So it’s looking unlikely that Washington will do anything to prevent the sequester, the automatic spending cuts put in place to try to force Washington to find a way forward on spending, from starting to take effect tomorrow. The president and congressional leaders will meet tomorrow to discuss next steps. Hardly anyone likes the sequester—it was designed to be disliked—but no one has the right combination of power and incentives to simply repeal it, either.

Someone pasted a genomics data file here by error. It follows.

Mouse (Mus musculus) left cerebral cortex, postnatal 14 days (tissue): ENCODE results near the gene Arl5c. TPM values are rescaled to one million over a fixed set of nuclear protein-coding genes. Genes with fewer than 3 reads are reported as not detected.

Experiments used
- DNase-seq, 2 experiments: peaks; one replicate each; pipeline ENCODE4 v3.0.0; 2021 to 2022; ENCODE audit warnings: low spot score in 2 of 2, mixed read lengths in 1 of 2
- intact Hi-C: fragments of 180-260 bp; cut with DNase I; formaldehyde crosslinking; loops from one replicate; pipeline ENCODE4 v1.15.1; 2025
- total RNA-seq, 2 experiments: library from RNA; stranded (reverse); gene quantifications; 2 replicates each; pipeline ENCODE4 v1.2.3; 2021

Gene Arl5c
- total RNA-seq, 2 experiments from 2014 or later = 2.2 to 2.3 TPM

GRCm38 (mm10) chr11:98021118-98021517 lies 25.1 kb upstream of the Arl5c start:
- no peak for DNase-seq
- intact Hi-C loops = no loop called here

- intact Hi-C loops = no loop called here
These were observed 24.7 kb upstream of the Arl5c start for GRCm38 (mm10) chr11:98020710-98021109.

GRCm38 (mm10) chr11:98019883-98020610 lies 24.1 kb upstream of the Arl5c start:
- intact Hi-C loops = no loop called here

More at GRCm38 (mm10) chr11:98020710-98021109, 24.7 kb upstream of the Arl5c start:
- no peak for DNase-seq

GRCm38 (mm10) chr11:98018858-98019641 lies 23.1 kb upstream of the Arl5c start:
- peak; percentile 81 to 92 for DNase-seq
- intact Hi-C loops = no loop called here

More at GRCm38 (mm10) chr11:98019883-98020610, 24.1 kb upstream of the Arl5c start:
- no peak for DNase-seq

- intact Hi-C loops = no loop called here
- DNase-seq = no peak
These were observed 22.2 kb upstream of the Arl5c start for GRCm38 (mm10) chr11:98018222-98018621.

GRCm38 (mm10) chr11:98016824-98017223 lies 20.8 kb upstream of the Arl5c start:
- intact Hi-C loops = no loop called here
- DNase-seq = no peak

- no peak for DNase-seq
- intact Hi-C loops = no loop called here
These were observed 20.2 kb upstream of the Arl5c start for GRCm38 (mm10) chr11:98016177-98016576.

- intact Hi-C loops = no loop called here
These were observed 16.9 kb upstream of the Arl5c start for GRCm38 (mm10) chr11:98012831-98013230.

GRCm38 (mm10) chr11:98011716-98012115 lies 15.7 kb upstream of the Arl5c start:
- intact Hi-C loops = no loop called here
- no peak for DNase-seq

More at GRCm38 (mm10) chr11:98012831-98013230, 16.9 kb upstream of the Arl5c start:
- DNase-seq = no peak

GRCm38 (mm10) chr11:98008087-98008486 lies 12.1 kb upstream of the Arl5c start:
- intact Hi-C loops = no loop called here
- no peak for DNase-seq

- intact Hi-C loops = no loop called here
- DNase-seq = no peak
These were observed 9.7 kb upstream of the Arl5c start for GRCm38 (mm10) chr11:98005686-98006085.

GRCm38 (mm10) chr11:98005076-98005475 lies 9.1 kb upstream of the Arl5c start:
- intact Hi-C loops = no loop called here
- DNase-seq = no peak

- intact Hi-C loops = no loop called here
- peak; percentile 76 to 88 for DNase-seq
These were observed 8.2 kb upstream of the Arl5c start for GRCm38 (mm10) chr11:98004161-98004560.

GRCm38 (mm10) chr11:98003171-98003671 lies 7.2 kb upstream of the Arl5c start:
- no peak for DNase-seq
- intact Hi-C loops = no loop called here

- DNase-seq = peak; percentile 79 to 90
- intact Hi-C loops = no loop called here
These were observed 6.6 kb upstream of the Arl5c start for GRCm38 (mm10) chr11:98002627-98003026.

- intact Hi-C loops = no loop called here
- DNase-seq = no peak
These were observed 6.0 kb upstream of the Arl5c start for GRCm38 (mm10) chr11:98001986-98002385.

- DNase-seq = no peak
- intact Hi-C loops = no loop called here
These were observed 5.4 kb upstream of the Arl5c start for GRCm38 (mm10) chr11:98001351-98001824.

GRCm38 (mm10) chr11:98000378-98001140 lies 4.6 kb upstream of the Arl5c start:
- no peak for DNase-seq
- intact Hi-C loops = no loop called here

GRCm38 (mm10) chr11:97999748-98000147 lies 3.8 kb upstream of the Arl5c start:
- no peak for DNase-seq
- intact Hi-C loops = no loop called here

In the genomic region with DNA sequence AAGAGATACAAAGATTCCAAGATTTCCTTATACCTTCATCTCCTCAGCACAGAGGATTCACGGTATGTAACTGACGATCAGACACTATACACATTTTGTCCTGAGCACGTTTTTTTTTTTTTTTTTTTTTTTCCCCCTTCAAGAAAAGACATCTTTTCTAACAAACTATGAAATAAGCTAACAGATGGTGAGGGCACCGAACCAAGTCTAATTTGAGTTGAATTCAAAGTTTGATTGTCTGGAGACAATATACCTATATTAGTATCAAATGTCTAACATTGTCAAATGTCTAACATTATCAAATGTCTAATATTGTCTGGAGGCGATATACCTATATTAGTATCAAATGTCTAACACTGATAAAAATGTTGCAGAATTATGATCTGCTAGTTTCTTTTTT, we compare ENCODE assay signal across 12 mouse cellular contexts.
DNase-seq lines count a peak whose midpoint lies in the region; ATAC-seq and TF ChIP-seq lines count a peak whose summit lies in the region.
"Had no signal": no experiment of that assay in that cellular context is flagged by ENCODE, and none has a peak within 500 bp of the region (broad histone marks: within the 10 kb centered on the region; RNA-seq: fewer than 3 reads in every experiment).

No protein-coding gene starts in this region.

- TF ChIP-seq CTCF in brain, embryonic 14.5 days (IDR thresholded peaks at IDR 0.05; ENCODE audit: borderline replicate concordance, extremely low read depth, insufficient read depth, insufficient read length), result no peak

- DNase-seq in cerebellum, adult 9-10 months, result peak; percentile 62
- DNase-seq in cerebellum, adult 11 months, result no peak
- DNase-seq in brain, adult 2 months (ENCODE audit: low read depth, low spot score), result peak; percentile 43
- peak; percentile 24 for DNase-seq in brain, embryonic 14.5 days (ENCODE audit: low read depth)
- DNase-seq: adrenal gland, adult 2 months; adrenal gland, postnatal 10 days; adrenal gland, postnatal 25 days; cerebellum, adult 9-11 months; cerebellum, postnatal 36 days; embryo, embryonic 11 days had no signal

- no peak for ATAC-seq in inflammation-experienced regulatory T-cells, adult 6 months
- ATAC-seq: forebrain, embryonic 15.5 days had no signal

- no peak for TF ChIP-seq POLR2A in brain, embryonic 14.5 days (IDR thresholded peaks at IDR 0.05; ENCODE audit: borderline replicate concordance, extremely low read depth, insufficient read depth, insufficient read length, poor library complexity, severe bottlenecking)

While past attempts at big deals have failed, this time Obama has serious leverage: House Republicans loathe the fiscal cliff's policies.
The question isn't who gives more and who receives more at a given moment. It's whether the use of tax dollars serves the common good.
It's not what the headlines are highlighting, but Mitt Romney's 2010 tax return includes one impressive fact: his charitable contributions amounted to $7 million. I know, this hardly put him at risk of losing one of his houses and ending up out on the street till his driver could pick him up and take him to one of his other houses. Still, giving away almost a third of your income is nothing to sneeze at.